No surprise here: the creator of Amazon's popular series, Transparent, Jill Soloway, was the opening film keynote speaker at SXSW on March 11, and her speech was not to be missed. Soloway addressed the lack of female directors in the entertainment industry, revealing her thoughts on why there are so few women filmmakers in Hollywood. She went through the standard reasons many of us are used to hearing — the patriarchy's influence, for one — but later, in a Q&A after the talk. she dove into some other interesting causes for the problem. As The Hollywood Reporter recaps, Soloway thinks that some women's lack of confidence might be part of the reason female directors aren't being frequently hired in the film and TV industry.
Soloway chose to discuss the issue in her keynote speech because, as she put it, "My entire career could be simply talking to documentary directors asking me why there aren't more women directors." She also added that most of the time, the directors asking that specific question are, in fact, male. In regards to hiring women on set for episodes of Transparent, Soloway, who wrote for Six Feet Under and was showrunner for United States of Tara before creating Transparent, said that the process is "something you have to do over and over again, all day, everyday." The reason behind this is that Soloway noted that the male directors she considered hiring for episodes seemed to have more confidence, while some female candidates appeared less sure of their abilities.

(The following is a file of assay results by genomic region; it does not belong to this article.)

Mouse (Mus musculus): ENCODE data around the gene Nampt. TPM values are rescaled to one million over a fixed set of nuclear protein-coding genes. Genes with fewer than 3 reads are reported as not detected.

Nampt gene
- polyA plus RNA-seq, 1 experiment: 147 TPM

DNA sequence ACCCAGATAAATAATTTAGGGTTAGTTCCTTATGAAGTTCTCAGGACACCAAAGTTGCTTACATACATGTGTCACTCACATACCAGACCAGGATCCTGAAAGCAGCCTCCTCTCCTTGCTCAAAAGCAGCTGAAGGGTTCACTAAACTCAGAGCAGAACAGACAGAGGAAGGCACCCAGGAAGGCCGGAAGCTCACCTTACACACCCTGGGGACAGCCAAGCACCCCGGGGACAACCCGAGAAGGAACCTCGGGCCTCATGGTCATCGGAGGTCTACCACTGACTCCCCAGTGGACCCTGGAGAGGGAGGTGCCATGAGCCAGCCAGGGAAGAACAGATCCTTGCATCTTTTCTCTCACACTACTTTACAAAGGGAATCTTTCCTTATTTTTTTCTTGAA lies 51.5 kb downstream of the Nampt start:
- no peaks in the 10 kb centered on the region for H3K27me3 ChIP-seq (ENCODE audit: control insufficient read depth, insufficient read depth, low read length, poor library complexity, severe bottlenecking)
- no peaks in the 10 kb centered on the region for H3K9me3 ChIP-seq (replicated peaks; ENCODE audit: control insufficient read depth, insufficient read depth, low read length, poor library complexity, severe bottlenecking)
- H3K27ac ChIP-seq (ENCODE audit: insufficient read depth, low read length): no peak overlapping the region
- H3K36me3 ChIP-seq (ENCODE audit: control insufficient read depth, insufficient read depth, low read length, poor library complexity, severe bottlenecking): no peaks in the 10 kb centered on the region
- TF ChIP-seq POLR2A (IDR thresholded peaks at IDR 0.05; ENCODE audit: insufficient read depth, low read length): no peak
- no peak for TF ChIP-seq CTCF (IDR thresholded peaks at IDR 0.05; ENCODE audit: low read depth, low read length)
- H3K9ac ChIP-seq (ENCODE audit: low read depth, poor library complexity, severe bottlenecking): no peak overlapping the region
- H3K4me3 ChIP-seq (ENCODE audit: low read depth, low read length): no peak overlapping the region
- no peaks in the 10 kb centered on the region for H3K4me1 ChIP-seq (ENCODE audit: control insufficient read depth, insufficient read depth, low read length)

For Soloway, hiring women directors seems to be much about being a constant mentor to them throughout the process and ensuring that confidence grows. "It's not just about finding the person; it's about protecting the person all the way through," she says. Still, she added, the confidence issue is a major factor. "Sometimes I just want to give [male directors] this job because they're communicating to me that they've got this," she said in the speech.
While it may seem discouraging to hear this, it's very important, especially coming from someone as successful and influential as Soloway. The showrunner, understandably, wants to be confident that the person she's entrusting with her episodes is self-reliant and assured. Soloway seems to believe that practicing confidence and accepting one's own self-worth is half the battle, and we can also get a life lesson from this powerful speech.